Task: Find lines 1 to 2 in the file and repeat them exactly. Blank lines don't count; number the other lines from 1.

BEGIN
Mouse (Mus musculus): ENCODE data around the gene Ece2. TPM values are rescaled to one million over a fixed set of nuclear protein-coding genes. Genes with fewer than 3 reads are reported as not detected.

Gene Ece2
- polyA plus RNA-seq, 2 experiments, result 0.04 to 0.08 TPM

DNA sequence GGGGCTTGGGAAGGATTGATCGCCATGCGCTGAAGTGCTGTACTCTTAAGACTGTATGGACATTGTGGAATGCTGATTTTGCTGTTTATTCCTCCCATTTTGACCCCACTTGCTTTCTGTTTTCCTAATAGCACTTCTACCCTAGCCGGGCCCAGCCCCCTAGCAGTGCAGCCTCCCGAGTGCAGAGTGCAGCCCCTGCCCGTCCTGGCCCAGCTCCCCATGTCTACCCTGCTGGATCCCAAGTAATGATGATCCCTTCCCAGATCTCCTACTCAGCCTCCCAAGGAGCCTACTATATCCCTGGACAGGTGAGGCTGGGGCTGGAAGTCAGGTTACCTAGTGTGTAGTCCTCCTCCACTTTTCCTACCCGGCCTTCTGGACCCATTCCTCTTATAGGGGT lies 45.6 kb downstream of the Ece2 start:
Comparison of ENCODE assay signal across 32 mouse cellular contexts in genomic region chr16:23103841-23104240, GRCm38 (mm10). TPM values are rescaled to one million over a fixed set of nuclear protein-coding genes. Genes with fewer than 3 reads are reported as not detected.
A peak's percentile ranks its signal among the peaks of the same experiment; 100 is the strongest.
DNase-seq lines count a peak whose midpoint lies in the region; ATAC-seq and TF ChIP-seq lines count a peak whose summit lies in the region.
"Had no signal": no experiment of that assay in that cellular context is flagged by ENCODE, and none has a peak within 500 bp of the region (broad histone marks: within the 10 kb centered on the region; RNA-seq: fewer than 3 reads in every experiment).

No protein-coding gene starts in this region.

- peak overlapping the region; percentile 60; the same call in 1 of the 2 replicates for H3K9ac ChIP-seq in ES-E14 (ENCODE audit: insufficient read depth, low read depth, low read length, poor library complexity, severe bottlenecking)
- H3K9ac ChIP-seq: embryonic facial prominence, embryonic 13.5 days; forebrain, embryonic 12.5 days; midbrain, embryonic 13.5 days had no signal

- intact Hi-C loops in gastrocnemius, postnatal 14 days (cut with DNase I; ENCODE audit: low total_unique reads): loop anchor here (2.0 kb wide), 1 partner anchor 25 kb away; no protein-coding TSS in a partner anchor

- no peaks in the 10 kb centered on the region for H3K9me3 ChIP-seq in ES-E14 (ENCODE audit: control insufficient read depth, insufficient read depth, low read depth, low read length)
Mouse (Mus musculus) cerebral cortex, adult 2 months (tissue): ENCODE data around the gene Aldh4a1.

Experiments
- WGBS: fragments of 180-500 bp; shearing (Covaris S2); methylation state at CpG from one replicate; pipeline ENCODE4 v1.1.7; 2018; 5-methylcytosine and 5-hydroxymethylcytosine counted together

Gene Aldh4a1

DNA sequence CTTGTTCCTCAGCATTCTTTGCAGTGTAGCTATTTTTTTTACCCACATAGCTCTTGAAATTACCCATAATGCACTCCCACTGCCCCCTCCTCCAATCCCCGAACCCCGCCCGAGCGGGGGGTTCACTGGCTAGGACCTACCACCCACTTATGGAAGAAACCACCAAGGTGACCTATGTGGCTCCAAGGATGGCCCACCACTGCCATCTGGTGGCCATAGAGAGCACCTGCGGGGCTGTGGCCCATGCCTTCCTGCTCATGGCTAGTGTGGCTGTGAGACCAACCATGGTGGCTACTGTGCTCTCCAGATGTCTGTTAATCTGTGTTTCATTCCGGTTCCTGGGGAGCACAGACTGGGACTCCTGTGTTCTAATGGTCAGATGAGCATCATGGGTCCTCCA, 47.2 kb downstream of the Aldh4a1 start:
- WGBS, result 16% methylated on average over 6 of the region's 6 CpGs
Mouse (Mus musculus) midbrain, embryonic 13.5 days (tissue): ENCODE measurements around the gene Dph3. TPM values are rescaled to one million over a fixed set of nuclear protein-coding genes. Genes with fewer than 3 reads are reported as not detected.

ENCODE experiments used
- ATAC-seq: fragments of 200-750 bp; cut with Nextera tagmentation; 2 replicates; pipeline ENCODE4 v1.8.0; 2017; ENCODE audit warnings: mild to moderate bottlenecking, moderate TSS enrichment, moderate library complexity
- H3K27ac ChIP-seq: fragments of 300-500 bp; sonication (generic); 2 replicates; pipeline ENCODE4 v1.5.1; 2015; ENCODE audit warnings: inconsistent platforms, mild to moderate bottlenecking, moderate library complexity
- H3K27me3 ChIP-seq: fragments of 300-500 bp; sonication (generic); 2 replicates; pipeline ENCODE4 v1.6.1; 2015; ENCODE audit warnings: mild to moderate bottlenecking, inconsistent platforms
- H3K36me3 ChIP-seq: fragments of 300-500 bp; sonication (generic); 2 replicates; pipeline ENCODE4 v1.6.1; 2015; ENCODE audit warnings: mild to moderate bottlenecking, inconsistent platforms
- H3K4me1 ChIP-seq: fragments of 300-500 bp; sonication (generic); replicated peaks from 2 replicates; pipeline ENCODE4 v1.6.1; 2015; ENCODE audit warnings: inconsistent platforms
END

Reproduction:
Mouse (Mus musculus): ENCODE data around the gene Ece2. TPM values are rescaled to one million over a fixed set of nuclear protein-coding genes. Genes with fewer than 3 reads are reported as not detected.

Gene Ece2